WHEN IT COMES TO BC WINE…HOW MUCH IS TOO MUCH?

Back to another “pet peeve” of mine…the rapidly escalating price of many BC wines. The idea for this blog started with the “Best in BC” release a month or so ago, but came to a head when I saw today in one of our papers that someone in BC is putting out an $85 sparkling wine…are you kidding me?

To start, let me put few things out there.

First, I don’t see anything wrong – in principle – with high priced wines (even if I can’t afford to buy them). If the market dictates a Screaming Eagle Cabernet Sauvignon from California (at $750+) or Chateau Petrus from Bordeaux (for >$2000 a bottle) sells out regardless of price, then good for them.

But my assumption in saying that is two-fold:
• number one, the quality of those wines translates into the price; and
• number two, these wines sell out regardless of the price

And there, for me, is the nub of the problem in BC.

On the first one – quality – I readily admit that is a matter of personal taste. And that is as it should be, because if we all liked the same thing, then it would be a pretty boring world!

But, as Einstein would probably have said (if he was a wine lover), “quality is relative”! So if I am looking at a $45+ wine from BC, I automatically compare it to other options in that price range. And I think that any wine lover would find that a no-brainer.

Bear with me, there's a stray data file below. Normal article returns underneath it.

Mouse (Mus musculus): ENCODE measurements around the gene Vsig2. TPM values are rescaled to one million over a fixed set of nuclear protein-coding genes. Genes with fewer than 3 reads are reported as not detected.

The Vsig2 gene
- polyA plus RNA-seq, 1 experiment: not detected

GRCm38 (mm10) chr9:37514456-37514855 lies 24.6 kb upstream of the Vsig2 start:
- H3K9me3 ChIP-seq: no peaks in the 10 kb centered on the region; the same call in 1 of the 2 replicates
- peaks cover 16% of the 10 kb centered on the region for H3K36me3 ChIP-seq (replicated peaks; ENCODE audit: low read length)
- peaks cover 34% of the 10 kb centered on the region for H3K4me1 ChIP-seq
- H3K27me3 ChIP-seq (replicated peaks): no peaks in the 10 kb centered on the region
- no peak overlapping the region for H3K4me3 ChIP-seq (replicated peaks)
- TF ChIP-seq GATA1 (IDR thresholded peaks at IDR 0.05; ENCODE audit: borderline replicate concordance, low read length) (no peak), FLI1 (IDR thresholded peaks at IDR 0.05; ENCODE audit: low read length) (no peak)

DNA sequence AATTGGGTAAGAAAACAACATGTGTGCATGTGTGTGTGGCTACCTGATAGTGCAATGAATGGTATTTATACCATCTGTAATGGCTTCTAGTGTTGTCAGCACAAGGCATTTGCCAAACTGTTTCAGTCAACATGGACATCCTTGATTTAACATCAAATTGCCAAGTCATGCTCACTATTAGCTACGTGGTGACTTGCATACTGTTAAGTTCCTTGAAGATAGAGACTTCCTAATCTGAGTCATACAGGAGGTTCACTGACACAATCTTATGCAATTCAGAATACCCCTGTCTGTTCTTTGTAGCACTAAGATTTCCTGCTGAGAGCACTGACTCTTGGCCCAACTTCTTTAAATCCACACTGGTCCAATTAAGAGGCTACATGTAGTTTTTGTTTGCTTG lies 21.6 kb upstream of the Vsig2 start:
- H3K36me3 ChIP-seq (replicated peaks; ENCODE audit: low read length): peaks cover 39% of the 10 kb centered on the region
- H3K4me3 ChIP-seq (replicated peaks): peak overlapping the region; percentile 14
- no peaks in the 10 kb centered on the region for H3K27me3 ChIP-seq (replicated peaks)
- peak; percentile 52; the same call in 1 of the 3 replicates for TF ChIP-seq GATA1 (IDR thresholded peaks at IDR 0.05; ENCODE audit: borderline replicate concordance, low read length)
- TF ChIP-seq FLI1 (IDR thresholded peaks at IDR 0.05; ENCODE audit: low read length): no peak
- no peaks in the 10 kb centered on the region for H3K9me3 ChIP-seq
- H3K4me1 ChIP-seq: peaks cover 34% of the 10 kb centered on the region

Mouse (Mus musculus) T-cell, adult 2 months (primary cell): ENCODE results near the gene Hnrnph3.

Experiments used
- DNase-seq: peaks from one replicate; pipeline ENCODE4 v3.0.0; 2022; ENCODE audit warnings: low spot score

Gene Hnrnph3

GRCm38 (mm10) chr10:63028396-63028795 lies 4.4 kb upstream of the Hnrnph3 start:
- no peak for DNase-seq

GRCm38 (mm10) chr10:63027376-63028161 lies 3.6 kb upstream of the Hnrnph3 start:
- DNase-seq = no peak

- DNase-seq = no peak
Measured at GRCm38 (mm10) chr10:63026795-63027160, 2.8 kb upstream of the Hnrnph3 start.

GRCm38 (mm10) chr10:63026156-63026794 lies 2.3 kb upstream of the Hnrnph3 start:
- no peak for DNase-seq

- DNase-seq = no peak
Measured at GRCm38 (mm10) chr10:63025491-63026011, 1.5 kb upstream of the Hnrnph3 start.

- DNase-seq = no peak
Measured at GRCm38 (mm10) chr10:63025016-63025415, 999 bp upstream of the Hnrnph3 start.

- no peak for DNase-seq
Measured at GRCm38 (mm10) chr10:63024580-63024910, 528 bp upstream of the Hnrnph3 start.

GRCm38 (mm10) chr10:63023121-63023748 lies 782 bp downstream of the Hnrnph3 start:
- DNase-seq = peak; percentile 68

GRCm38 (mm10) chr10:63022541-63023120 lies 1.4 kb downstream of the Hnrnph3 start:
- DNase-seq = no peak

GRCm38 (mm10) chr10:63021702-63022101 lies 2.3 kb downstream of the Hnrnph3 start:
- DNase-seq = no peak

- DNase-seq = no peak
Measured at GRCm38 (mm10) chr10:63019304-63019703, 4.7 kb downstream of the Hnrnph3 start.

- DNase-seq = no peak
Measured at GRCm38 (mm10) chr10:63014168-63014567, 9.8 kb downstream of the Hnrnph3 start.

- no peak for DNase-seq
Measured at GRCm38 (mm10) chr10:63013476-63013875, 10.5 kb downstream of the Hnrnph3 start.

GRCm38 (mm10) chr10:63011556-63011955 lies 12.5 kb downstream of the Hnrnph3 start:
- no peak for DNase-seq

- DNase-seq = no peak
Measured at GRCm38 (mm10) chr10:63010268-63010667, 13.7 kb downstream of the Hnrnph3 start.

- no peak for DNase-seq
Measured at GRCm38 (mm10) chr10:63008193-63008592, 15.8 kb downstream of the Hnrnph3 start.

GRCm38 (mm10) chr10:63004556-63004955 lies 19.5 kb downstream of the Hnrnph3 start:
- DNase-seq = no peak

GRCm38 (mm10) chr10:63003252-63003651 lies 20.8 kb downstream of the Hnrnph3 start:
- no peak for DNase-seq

South of France (Cotes du Rhone), Australia (oodles of Shiraz’s), Spain (everywhere, including the trendy Priorat region) and even our friends just south of us in Washington, Oregon and California…there are lots of incredible wines at that price level. So even regardless of different tastes, I find it hard to believe that the high end BC wines can compete from a quality perspective.

And, unfortunately for many of the wineries that sell these wines, I don’t think the sales of >$40 BC wines justify the price. Without naming names, just go into one of the BC government liquor stores and see how many of them are still sitting on the shelves (or check out the website; one of them still has 3475 bottles available!!!!). So the “quality justifies the price” argument obviously doesn’t work for many of them.

The question, then, is why do it? Why charge those kinds of prices?

If you take away the “gouging” argument (which, out of fairness, I won’t attribute to anyone), I don’t have any answer. It used to be said my some that it was because these wines were targeted at American tourists, who came up here on holiday and wanted to take something back with them. When the US dollar was $1.20 Canadian (or more), that was feasible. But in the past five years or so, that hasn’t been the case.

Cost of land/production could also be another reason. I have heard some people say that real estate in the Okanagan is approaching that of Napa Valley. And yet, down there, there are more wine bargains (relatively speaking), than up here.

So what is the answer to my question “how much is too much?” Being completely honest – I don’t know.

But this I will say. As a wine “dweeb” who spends considerable money on a regular basis on wine – and has over 100 bottles of BC wine in my cellar right now – I rarely buy BC wines when the get to the $35 – $40 level. I just don’t think they are worth it.

So if I am not the target audience…then who is?

SB

http://www.sbwinesite.com

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